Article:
3 Easy Ways to Explore Alpacas with Maracas

Alpacas with Maracas by Matt Cosgrove is a book packed with great language and enticing pictures - making it perfect to read to an audience. It’s no surprise that it was chosen as the 2019 National Simultaneous Storytime book, and it’s sure to be a classroom read aloud staple for years to come.

But what else can you do with this great book? And what can you do if you’ve only got limited time and resources to explore it? Here’s three easy ways to explore Alpacas with Maracas when it’s your classroom read aloud book.

 
3 Easy Ways to Explore Alpacas with Maracas. Easy Ways for teachers to take a closer look at Alpacas with Maracas by Matt Cosgrove. Perfect for school story telling, this blog post includes a free resource as it looks at story telling, vocabulary, movement and character lessons. A Galarious Goods blog post
 

1. Make Dance Patterns with Maracas

The whole book Alpacas with Maracas is an invitation to get up and dance. While maracas are perfect for this, any shaking percussion tool - from bells to shakers to dried beans in containers - will also allow students to explore the patterns in movement and rhythm.

Students can start with a good old fashioned dance party. Once you’ve read the book, you can invite the students to move like Macca and Al, shaking their musical instruments and getting their groove and move on. You can follow this up with talking about how dancing makes you feel and why people might dance.

Students can also explore shaking to a beat. You can clap out a rhythm for students to follow, explore 4/4 time, explore what happens if you skip a beat or play with different groups of students playing at different times in different parts of the room. Your school music teacher may be able to help you come up with some interesting patterns to explore as well!

Finally students can explore making dance patterns by moving their maracas in different ways. Students can move their maracas (or shakers or bells) up and down, diagonally, to the left and right and in front of them. How can they use these directions to make up a dance routine? And how could they write it down or draw it for other students to follow?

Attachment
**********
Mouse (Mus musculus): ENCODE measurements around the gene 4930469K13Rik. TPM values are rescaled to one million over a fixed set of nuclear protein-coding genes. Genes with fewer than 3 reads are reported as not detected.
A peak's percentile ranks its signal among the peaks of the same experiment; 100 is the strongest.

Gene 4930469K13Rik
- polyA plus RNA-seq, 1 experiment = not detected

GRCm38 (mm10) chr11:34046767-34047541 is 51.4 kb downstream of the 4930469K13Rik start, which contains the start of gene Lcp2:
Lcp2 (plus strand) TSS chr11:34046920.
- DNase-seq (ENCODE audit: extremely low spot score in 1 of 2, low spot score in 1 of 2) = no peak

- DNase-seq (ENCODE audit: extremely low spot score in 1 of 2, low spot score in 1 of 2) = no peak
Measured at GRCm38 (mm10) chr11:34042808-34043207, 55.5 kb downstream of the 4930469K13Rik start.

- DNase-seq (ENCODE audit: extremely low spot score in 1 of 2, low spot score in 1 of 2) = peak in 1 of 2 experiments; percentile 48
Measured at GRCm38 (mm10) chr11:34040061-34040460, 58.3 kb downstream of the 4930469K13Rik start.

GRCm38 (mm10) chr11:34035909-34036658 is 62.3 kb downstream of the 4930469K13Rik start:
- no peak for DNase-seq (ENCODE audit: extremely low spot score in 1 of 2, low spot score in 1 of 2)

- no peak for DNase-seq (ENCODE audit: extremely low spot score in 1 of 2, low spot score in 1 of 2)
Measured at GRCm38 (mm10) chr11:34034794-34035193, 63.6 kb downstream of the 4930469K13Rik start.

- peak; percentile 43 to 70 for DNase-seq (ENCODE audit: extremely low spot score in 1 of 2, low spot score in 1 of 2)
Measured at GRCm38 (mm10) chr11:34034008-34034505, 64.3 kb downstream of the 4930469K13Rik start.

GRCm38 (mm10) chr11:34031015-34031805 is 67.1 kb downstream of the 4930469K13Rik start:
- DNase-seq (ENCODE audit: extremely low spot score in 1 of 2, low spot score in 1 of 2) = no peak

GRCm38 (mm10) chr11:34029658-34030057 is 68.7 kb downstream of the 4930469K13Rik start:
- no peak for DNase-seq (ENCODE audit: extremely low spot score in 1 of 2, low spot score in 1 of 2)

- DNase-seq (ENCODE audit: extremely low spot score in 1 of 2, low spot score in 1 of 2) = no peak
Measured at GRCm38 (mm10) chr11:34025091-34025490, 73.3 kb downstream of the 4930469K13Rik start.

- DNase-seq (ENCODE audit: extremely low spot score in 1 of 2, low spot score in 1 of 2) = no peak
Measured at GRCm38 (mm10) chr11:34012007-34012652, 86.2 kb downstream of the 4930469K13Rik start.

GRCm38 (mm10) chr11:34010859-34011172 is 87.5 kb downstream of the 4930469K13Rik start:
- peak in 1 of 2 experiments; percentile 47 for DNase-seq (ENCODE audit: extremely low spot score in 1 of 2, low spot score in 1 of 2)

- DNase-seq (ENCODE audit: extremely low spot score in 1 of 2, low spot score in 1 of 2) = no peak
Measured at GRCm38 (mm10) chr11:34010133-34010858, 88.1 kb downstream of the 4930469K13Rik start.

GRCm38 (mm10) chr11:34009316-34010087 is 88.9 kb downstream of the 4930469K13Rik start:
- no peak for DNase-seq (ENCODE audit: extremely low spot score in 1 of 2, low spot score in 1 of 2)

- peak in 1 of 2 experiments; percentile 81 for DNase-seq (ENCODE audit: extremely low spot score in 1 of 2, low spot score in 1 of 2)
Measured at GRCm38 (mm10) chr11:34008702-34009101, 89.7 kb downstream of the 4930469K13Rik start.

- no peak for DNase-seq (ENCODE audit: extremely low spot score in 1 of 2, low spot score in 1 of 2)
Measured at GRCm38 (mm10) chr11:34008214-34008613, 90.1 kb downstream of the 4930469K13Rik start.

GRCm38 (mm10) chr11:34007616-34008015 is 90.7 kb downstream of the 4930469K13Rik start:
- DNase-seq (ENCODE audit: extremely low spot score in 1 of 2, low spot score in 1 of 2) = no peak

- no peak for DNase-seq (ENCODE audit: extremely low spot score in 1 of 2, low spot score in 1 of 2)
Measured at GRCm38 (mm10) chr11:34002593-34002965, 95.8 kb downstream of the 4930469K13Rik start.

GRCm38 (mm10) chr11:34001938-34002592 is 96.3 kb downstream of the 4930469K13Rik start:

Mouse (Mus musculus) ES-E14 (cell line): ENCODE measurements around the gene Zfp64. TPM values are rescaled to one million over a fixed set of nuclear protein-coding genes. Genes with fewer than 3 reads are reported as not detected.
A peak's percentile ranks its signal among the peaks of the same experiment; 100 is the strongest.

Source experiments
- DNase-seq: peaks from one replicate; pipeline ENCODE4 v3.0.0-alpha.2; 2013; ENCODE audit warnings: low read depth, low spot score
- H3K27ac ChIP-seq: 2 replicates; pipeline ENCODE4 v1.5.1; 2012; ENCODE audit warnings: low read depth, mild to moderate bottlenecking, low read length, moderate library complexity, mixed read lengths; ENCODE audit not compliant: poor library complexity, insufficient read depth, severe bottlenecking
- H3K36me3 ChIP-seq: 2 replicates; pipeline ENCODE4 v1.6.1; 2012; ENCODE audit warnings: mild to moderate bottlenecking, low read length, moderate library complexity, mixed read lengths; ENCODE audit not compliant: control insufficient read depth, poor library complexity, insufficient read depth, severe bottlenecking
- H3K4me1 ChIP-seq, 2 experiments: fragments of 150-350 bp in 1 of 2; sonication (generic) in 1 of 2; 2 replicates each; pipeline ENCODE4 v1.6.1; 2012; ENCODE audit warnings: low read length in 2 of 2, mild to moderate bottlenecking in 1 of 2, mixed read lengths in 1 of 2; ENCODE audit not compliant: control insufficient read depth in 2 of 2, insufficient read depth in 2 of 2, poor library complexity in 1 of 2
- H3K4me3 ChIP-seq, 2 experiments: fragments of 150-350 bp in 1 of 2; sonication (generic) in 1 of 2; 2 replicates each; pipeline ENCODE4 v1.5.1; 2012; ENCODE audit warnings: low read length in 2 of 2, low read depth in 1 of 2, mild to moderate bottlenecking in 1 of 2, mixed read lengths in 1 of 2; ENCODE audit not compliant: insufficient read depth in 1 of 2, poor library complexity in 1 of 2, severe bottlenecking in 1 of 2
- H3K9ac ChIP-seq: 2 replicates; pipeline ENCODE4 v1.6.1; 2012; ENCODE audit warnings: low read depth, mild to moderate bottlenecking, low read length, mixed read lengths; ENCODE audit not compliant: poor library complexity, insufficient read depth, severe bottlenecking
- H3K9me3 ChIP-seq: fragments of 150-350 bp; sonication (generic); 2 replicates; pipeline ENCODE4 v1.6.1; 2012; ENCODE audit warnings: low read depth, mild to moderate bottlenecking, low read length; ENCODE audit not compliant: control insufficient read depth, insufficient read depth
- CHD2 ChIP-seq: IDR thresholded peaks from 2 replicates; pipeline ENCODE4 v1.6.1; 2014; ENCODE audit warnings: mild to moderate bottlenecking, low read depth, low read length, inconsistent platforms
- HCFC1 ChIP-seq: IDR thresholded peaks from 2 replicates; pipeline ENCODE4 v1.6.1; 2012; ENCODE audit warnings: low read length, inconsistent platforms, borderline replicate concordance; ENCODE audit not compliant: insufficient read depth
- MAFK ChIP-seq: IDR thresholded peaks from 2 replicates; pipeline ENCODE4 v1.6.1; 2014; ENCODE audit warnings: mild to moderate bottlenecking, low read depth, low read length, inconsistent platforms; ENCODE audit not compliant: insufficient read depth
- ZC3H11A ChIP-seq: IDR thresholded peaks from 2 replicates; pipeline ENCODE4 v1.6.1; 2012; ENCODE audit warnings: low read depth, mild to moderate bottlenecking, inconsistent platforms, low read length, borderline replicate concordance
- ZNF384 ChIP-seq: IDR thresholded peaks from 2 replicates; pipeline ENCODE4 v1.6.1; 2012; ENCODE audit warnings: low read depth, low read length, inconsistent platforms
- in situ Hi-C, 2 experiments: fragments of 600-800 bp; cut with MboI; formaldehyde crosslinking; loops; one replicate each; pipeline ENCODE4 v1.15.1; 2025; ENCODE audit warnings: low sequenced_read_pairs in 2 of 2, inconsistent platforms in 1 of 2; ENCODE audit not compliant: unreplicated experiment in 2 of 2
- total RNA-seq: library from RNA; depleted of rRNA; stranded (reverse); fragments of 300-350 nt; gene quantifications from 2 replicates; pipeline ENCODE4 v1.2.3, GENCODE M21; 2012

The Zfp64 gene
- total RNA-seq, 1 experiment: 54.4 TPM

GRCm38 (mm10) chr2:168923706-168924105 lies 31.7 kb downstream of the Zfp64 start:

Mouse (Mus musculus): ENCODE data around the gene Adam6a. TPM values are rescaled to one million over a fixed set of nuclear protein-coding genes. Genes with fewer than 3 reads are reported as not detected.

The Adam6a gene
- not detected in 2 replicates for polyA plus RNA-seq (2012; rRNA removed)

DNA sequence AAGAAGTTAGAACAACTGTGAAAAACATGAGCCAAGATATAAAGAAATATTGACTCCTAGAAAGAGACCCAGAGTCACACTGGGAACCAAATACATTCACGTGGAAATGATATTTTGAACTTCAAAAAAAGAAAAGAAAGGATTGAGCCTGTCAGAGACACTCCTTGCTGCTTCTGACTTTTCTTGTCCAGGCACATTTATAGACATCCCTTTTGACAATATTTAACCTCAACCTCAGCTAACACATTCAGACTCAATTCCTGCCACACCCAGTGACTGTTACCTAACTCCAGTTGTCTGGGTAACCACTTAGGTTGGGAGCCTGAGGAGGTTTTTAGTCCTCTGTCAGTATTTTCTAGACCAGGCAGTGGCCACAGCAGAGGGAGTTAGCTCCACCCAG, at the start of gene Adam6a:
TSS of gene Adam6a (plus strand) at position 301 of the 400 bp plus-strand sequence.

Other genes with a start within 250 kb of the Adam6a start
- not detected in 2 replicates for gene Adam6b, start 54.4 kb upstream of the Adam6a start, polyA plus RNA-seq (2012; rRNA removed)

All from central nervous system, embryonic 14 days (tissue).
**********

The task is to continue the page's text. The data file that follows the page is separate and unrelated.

2. Explore the Vivid Verbs of Alpacas with Maracas

Alpacas with Maracas is FILLED with wonderful words including some lovely verbs. Students can find the verbs throughout the text, using them to create a poster of great words. They can also act out the verbs that they find, working in small groups to share them.

Another way to explore verbs is to look for synonyms for some of the verbs in the book. Students might like to start with an easy verb like dance and see if they can brainstorm as many synonyms as possible. You can display these brainstorms in the classroom for students to refer back to in the future.

Students can also use the lovely language of Alpacas with Maracas to create their own stories. It might be a continuation of the story of Al and Macca or their own creation.

 
3 Easy Ways to Explore Alpacas with Maracas. Easy Ways for teachers to take a closer look at Alpacas with Maracas by Matt Cosgrove. Perfect for school story telling, this blog post includes a free resource as it looks at story telling, vocabulary, movement and character lessons. A Galarious Goods blog post
 

3. Reflect on the Character Lessons

There’s some lovely character lessons in Alpacas with Maracas, perfect little ideas for students to reflect and build on.